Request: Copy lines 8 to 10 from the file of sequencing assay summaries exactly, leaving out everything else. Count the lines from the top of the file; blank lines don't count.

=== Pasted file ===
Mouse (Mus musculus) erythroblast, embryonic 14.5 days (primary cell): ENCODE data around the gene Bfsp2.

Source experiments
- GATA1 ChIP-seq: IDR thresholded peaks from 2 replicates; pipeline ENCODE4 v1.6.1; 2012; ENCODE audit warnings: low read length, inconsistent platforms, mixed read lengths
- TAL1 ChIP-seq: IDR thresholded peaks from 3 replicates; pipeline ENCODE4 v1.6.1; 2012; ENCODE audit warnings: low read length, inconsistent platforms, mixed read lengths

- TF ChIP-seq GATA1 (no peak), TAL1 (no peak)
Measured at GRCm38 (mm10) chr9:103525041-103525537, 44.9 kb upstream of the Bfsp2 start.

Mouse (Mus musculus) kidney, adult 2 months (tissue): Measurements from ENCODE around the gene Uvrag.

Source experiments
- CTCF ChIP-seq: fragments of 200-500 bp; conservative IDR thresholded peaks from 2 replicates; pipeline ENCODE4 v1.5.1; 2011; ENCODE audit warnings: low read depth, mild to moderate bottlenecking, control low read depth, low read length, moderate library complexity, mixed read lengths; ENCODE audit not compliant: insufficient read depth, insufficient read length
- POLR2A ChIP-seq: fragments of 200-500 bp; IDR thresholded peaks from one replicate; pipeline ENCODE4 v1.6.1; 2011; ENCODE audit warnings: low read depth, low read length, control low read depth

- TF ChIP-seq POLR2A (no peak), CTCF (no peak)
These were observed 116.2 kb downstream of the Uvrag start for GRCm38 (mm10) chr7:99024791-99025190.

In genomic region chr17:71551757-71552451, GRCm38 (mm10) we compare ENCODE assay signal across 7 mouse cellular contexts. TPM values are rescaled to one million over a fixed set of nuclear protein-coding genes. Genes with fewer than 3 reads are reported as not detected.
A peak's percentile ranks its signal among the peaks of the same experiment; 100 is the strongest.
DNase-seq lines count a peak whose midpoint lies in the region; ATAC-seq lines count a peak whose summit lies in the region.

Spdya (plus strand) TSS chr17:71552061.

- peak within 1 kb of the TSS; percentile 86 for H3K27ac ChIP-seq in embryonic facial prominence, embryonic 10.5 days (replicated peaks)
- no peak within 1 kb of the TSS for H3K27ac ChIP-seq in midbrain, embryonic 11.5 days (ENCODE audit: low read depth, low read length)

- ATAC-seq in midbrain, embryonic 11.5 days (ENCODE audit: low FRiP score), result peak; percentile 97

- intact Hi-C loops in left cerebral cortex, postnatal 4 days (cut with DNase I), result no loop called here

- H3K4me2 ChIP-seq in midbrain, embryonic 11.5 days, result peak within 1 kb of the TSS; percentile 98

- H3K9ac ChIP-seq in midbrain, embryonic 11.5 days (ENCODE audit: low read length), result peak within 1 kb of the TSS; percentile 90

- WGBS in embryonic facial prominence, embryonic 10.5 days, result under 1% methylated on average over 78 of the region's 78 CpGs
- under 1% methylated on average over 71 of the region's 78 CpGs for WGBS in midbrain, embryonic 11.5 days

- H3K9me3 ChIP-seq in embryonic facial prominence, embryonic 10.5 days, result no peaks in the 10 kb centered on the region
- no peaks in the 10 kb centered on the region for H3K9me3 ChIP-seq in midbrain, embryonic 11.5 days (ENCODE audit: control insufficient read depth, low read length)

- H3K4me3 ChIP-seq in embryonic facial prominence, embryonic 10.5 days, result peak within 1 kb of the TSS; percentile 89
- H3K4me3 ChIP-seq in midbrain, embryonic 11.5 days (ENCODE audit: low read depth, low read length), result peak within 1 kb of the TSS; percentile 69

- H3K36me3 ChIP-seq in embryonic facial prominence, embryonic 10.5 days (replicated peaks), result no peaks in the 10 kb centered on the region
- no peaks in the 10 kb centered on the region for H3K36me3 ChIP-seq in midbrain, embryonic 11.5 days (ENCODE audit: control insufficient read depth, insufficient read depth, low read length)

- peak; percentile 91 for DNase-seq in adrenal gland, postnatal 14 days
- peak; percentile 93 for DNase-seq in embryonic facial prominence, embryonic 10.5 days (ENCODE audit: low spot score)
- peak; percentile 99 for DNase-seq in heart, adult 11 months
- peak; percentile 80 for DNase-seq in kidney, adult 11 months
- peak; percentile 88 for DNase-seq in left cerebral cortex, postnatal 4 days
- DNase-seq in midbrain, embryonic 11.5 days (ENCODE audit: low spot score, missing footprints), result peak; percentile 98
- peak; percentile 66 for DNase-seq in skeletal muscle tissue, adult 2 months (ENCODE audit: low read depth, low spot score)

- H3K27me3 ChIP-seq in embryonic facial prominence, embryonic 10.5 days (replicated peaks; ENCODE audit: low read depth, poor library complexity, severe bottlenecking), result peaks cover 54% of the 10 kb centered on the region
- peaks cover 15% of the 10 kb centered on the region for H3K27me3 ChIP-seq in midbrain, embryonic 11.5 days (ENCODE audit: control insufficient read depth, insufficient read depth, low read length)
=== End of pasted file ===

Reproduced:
Source experiments
- CTCF ChIP-seq: fragments of 200-500 bp; conservative IDR thresholded peaks from 2 replicates; pipeline ENCODE4 v1.5.1; 2011; ENCODE audit warnings: low read depth, mild to moderate bottlenecking, control low read depth, low read length, moderate library complexity, mixed read lengths; ENCODE audit not compliant: insufficient read depth, insufficient read length
- POLR2A ChIP-seq: fragments of 200-500 bp; IDR thresholded peaks from one replicate; pipeline ENCODE4 v1.6.1; 2011; ENCODE audit warnings: low read depth, low read length, control low read depth